Mrs. B, a 28-year-old woman with no prior psychiatric history, delivered a healthy daughter after a first, normal pregnancy. During the first two days postpartum, she was breastfeeding her daughter with notably reduced sleep. By the third day postpartum, she became convinced that her husband wanted to kill their newborn. After her mother suggested that she discontinue breastfeeding, she became extremely violent, kicking her mother in the abdomen. Over the next 4 days, the family continued to struggle as Mrs. B became progressively more impulsive, irritable, and disorganized. One week postpartum, she was admitted to the Mother-Baby Unit of the Erasmus MC. During the admission interview, she exposed her breasts while shouting: “Look at these! My breasts are great! I want to breastfeed 24 hours non-stop!” She was diagnosed as manic with psychotic features (Young Mania Rating Scale 34). Physical examination and routine laboratory investigations were normal. She was treated with haloperidol and lorazepam. One week after admission, she remained actively manic with psychotic features, requiring the addition of lithium. On a combination of haloperidol, lithium, and lorazepam, her manic and psychotic symptoms went into remission over the next 3 weeks. She was discharged home from the hospital seven weeks after delivery, with close outpatient follow-up, lithium monotherapy, and mother-child interaction therapy. Three months postpartum, she was diagnosed with autoimmune thyroiditis and thyroxine replacement was started. Lithium therapy was discontinued after 9 months. During a followup of two years she did not experience major psychiatric symptoms.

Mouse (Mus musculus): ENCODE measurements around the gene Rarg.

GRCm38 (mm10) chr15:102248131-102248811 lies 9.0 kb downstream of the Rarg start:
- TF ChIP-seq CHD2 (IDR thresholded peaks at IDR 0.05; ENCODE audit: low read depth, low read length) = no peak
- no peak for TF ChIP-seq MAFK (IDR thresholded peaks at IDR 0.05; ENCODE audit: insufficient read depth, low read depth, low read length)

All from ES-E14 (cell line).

This research project was supported by the European Commission EU-FP7- HEALTH-F2-2008-222963 “MOODINFLAME”, and the Jan Dekker and Dr. Ludgardine Bouwman stichting.
S.A. Kushner (Steven) , H.A. Drexhage (Hemmo)
Erasmus University Rotterdam
Erasmus MC: University Medical Center Rotterdam

Bergink, V. (2012, October 31). First-onset postpartum psychosis. Retrieved from